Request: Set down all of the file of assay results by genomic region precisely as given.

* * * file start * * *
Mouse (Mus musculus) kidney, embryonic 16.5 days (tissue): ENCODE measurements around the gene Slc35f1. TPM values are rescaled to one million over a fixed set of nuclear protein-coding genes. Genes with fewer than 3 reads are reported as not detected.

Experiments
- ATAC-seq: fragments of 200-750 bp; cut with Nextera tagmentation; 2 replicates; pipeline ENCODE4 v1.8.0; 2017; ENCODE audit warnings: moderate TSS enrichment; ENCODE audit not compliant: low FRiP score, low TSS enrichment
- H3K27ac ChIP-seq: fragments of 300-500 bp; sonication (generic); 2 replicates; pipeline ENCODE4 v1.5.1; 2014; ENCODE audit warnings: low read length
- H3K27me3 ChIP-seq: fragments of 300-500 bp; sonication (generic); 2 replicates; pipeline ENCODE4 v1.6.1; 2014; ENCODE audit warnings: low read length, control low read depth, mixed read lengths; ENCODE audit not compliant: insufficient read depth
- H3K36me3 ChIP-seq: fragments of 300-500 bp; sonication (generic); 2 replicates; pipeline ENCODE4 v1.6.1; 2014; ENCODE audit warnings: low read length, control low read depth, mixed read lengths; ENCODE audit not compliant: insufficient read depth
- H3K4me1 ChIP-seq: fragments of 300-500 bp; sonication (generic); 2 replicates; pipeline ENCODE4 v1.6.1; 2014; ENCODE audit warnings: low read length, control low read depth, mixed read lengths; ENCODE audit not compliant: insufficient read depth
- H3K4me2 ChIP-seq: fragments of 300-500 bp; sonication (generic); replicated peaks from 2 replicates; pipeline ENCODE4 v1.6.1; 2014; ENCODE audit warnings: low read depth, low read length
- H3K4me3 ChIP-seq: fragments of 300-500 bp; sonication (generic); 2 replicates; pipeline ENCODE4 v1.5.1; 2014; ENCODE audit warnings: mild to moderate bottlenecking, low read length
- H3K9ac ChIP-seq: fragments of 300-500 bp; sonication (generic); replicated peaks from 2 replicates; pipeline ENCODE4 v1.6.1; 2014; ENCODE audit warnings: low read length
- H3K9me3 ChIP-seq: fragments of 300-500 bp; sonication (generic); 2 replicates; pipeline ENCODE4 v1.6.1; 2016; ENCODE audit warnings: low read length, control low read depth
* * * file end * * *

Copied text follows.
Mouse (Mus musculus) kidney, embryonic 16.5 days (tissue): ENCODE measurements around the gene Slc35f1. TPM values are rescaled to one million over a fixed set of nuclear protein-coding genes. Genes with fewer than 3 reads are reported as not detected.

Experiments
- ATAC-seq: fragments of 200-750 bp; cut with Nextera tagmentation; 2 replicates; pipeline ENCODE4 v1.8.0; 2017; ENCODE audit warnings: moderate TSS enrichment; ENCODE audit not compliant: low FRiP score, low TSS enrichment
- H3K27ac ChIP-seq: fragments of 300-500 bp; sonication (generic); 2 replicates; pipeline ENCODE4 v1.5.1; 2014; ENCODE audit warnings: low read length
- H3K27me3 ChIP-seq: fragments of 300-500 bp; sonication (generic); 2 replicates; pipeline ENCODE4 v1.6.1; 2014; ENCODE audit warnings: low read length, control low read depth, mixed read lengths; ENCODE audit not compliant: insufficient read depth
- H3K36me3 ChIP-seq: fragments of 300-500 bp; sonication (generic); 2 replicates; pipeline ENCODE4 v1.6.1; 2014; ENCODE audit warnings: low read length, control low read depth, mixed read lengths; ENCODE audit not compliant: insufficient read depth
- H3K4me1 ChIP-seq: fragments of 300-500 bp; sonication (generic); 2 replicates; pipeline ENCODE4 v1.6.1; 2014; ENCODE audit warnings: low read length, control low read depth, mixed read lengths; ENCODE audit not compliant: insufficient read depth
- H3K4me2 ChIP-seq: fragments of 300-500 bp; sonication (generic); replicated peaks from 2 replicates; pipeline ENCODE4 v1.6.1; 2014; ENCODE audit warnings: low read depth, low read length
- H3K4me3 ChIP-seq: fragments of 300-500 bp; sonication (generic); 2 replicates; pipeline ENCODE4 v1.5.1; 2014; ENCODE audit warnings: mild to moderate bottlenecking, low read length
- H3K9ac ChIP-seq: fragments of 300-500 bp; sonication (generic); replicated peaks from 2 replicates; pipeline ENCODE4 v1.6.1; 2014; ENCODE audit warnings: low read length
- H3K9me3 ChIP-seq: fragments of 300-500 bp; sonication (generic); 2 replicates; pipeline ENCODE4 v1.6.1; 2016; ENCODE audit warnings: low read length, control low read depth